This article about what is Lent was updated by the Great British Mag content team on 25 February 2020.
Lent is a big thing in the UK, as it is in many countries that follow the Christian faith.
It is a tradition held by the Christian church, but is now observed by anyone who wants to purge an element from their life, such eating chocolate in order to be healthier. It lasts for 40 days, starting on Ash Wednesday and finishing on Maundy Thursday (when the Last Supper took place). It symbolises the time Jesus spent in the desert and is a time for fasting and reflection.
Before Lent starts, Shrove Tuesday, commonly known as Pancake Day, is celebrated and it’s when we cook pancakes to use up things like milk and eggs before the 40 days of fasting starts.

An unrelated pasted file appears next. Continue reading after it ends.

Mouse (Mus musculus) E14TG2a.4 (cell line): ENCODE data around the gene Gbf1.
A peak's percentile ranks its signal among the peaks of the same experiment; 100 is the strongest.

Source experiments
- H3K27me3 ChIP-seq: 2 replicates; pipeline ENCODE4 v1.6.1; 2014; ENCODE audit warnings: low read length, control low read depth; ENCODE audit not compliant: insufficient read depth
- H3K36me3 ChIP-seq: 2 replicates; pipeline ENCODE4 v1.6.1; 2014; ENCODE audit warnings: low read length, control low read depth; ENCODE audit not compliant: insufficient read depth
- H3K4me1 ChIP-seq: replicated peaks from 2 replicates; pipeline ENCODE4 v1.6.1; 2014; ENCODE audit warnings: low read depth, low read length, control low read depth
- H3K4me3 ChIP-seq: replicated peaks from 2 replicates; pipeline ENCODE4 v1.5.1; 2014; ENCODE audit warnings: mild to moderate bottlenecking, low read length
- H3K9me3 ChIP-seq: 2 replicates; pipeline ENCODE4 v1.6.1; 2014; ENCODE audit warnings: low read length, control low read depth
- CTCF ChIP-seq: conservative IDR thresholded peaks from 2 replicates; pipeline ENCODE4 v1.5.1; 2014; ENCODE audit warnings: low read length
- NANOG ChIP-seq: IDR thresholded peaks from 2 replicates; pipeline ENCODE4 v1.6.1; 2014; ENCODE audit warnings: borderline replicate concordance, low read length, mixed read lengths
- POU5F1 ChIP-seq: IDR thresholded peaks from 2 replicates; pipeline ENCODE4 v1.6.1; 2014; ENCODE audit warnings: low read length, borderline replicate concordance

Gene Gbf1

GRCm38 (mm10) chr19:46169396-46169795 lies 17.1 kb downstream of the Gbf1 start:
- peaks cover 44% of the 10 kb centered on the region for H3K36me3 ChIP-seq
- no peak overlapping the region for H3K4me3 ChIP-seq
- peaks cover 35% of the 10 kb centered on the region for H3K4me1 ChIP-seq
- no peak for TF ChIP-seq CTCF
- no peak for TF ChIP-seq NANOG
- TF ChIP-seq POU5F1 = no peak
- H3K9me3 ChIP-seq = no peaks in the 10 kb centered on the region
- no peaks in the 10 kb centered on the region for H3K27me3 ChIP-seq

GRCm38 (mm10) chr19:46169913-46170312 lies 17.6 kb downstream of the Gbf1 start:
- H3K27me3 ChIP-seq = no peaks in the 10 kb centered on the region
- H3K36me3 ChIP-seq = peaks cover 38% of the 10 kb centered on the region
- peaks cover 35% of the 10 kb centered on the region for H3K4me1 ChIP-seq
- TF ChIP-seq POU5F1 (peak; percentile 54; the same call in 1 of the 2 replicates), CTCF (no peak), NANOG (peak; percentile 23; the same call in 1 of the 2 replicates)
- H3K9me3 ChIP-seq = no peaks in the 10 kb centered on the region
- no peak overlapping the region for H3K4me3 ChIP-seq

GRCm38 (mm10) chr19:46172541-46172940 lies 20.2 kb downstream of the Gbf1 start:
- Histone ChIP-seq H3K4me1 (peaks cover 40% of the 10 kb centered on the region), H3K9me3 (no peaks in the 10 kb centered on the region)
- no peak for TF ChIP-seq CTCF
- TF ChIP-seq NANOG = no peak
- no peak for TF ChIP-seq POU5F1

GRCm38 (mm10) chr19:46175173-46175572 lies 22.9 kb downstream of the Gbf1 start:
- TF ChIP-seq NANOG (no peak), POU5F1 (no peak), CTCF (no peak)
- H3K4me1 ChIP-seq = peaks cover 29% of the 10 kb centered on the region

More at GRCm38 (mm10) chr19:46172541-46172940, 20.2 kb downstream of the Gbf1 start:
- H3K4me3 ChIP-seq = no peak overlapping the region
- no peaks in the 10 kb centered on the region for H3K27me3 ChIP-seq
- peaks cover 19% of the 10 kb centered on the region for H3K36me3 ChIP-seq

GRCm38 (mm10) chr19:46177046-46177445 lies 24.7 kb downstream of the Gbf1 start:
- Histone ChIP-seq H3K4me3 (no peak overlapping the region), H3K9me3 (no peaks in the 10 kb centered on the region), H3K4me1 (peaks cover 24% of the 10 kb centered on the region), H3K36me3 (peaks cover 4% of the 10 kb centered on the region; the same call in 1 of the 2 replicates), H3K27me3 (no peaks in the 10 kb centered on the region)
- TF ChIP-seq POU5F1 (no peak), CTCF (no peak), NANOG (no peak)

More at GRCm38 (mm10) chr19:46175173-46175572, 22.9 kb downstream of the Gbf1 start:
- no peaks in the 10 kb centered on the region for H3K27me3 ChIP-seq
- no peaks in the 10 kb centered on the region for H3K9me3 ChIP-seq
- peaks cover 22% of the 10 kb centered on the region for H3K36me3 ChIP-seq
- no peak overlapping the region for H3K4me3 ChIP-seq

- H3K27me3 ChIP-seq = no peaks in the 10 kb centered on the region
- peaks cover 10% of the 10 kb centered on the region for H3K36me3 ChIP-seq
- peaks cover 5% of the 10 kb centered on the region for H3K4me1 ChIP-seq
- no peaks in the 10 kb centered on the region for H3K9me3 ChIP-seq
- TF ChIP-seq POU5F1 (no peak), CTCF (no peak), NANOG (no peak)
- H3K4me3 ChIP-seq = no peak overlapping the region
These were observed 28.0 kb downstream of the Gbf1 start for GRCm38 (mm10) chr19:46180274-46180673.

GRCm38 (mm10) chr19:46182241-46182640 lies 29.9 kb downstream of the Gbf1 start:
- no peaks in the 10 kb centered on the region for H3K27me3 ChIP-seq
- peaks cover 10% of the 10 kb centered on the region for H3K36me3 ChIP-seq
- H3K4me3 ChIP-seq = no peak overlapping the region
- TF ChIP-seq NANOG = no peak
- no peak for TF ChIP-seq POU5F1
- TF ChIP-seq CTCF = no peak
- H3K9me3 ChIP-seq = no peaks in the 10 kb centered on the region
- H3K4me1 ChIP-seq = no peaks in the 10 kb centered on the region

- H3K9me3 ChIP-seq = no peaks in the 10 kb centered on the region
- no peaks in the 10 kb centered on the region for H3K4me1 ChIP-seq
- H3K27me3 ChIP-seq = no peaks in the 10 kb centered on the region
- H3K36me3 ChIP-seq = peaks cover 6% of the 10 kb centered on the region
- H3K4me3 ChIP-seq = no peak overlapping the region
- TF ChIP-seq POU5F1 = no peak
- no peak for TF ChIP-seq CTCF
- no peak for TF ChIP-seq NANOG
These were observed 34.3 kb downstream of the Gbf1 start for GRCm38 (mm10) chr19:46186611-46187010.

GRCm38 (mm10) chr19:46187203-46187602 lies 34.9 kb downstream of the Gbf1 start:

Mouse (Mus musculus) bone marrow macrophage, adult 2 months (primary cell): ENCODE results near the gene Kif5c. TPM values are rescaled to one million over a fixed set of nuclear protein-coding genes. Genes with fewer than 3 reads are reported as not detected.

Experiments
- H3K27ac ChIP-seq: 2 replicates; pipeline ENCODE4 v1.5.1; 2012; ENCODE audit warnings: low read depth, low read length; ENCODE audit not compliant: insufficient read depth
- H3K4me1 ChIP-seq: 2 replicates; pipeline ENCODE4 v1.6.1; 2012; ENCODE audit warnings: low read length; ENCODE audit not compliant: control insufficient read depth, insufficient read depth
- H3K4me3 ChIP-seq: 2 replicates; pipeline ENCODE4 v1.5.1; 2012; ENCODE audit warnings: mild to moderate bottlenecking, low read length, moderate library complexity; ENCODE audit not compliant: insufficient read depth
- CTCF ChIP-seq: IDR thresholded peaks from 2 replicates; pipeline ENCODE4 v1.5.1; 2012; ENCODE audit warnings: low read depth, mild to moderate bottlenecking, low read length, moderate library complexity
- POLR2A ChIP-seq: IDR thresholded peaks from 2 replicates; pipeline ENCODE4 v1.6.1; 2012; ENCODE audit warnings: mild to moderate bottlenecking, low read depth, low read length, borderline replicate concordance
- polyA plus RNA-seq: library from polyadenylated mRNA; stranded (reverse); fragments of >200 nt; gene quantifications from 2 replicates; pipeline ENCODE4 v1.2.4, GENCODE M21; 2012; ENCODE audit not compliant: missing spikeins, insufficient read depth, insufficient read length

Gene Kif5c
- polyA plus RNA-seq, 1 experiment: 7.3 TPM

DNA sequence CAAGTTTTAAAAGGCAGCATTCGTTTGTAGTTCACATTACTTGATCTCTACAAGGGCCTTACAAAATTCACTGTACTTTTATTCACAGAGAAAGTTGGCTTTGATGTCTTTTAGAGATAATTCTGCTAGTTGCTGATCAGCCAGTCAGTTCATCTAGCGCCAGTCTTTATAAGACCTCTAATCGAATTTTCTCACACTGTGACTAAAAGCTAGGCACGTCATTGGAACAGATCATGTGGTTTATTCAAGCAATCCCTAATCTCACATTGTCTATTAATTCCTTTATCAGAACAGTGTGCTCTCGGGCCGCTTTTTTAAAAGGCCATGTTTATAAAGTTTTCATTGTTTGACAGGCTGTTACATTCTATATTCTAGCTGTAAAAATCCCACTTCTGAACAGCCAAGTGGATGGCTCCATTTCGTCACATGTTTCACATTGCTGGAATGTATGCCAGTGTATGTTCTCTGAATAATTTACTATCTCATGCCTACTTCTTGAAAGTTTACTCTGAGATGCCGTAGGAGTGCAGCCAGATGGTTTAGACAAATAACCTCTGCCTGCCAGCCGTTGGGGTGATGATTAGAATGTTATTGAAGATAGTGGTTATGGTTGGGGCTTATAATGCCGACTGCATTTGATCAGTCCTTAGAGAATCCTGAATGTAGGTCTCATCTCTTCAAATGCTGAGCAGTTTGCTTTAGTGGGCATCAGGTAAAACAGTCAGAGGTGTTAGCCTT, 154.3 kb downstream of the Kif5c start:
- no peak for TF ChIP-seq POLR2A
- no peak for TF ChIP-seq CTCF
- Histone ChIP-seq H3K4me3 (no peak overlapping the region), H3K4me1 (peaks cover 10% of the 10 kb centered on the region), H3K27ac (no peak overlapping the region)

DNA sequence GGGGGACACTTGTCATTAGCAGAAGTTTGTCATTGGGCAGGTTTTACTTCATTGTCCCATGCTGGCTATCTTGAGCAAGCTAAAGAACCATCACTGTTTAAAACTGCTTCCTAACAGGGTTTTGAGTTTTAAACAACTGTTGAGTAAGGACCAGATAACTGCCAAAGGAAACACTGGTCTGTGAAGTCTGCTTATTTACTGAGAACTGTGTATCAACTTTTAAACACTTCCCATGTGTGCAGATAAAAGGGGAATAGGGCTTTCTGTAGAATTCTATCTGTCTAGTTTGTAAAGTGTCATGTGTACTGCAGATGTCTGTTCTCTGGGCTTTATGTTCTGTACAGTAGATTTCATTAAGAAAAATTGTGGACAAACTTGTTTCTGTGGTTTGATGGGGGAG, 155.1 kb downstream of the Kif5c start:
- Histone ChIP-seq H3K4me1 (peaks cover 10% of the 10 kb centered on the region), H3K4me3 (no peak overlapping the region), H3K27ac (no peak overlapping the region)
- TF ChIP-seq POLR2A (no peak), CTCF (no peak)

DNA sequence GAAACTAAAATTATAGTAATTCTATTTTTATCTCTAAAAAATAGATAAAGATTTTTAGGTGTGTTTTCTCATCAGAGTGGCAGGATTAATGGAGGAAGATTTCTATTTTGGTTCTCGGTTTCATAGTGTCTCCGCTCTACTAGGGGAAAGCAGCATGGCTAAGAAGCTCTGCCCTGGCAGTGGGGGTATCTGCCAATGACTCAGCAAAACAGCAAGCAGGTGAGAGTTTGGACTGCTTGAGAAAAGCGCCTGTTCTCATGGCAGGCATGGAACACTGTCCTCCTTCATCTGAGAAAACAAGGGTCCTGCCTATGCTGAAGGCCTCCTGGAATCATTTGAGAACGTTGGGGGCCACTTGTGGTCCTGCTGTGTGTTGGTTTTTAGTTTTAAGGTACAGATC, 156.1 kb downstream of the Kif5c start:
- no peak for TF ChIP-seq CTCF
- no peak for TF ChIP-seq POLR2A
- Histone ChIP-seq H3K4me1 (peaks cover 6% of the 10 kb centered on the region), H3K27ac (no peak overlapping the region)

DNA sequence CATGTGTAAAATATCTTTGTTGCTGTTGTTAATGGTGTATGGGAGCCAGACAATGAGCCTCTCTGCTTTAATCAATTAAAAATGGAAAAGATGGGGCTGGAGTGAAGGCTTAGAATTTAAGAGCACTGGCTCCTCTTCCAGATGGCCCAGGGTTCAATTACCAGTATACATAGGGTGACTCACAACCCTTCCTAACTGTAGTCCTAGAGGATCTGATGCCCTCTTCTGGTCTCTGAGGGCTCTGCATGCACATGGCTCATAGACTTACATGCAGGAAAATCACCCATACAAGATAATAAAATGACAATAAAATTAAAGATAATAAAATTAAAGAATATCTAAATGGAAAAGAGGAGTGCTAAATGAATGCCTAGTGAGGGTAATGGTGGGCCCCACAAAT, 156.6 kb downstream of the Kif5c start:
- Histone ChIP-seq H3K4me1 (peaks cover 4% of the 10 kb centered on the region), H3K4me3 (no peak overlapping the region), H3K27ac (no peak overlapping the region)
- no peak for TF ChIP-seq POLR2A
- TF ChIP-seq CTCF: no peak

The start of Lent is called Ash Wednesday, which falls on 26th February 2020, and you may see Brits with a cross on their forehead.
For practicing Christians Ash Wednesday is about going to church for special services where palm leaves are burned and made into ash.
The ash is used as part of a ritual where each person is marked with a cross on their forehead. This is the mark of Jesus, and is used to demonstrate repentance for sins in front of God.
For Lent people give up things they love to eat, such as chocolate or crisps. People also pledge to do things that would improve their lives, such as exercise, learn a new skill, or not spend every spare minute on social media.
The GB Mag team have made their pledges, which go something like this: David is going to give up hair gel, Sophie is going to give up biscuits, and Wahida is going to stop buying yet another pair of shoes. And your resident Brit? Well, after much deliberation, the team has decided I should give up watching ‘First Dates’ – which has sent shivers down my back. I’ll put it out there now that this may be an impossible task!
If you have a question for our resident Brit, drop us an email at email@example.com.